Conversations on the value of play continue to cross boundaries of all kinds—age, academic discipline, science and art, scholar and practitioner. Social worker Helen Abel and life performance coach Randy Wilson — both on staff at San Francisco’s Life Performance Coaching Center — and cell biologist and International Class alumna Raquell Holmes were among participants at The Tenth International Conference on Neuroesthetics: The Importance of Being Playful at UC Berkeley. Says Holmes, founder of ImprovScience and an advocate for the use of improvisation and performance in the science classroom:
This interdisciplinary grouping of scientists, artists and activists created a playful energy and clearly had a commitment to play.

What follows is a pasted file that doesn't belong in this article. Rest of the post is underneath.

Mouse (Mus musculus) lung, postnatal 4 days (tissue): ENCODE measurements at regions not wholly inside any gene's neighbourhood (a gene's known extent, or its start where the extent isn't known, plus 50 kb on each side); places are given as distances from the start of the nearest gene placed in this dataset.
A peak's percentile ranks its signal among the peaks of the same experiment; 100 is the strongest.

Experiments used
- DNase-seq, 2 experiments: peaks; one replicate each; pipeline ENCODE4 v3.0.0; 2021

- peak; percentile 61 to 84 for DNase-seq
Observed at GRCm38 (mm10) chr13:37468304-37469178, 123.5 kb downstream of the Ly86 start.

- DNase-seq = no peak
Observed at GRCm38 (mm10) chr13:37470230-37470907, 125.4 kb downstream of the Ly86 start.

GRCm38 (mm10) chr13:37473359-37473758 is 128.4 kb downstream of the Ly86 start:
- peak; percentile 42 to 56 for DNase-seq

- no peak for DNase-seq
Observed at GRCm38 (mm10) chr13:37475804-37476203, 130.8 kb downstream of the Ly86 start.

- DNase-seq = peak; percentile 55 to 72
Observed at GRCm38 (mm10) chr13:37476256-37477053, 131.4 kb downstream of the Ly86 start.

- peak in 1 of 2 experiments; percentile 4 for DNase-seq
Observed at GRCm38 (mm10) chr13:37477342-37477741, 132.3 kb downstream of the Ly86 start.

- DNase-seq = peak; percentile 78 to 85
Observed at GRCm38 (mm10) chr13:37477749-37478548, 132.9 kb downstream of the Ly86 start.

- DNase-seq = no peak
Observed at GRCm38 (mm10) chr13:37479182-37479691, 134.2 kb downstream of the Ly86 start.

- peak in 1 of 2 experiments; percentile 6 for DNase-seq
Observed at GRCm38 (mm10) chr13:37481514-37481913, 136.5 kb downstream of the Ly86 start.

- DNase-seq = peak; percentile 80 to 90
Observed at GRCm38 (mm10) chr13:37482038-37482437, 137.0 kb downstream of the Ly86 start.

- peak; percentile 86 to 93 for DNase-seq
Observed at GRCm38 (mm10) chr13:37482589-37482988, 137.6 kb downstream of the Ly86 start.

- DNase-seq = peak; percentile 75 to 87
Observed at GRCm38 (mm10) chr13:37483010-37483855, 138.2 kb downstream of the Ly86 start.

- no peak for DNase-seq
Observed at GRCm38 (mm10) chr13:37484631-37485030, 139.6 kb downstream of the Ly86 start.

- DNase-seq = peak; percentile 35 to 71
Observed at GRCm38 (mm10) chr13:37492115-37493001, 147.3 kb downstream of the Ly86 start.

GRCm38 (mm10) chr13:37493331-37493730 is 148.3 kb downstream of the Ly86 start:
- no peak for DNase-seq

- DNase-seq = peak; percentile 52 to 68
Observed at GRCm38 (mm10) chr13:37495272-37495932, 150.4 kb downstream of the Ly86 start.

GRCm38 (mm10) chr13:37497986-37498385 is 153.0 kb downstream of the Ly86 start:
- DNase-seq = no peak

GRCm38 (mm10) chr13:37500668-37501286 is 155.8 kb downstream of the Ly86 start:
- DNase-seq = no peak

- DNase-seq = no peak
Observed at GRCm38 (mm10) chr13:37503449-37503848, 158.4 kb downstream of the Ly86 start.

Oxford University primatologist, Isabel Behncke opened with a presentation on the fun-loving bonobos of the Congo, for whom play was a matter of species survival. Other speakers included: Scott Eberle, editor of the American Journal of Play; Stuart Brown, founder of the National Institute of Play and producer of the television documentary, The Promise of Play; rap artist Baba Brinkman; Shakti Belway, former attorney with the Southern Poverty Law Center; Margaret Boden from the University of Sussex; and performance artist Leonard Pitt. A hit of the event was a slide show by Univ. of Colorado’s Marc Bekoff entitled, Animals at Play: Why Joy and Fairness Are the Names of the Game.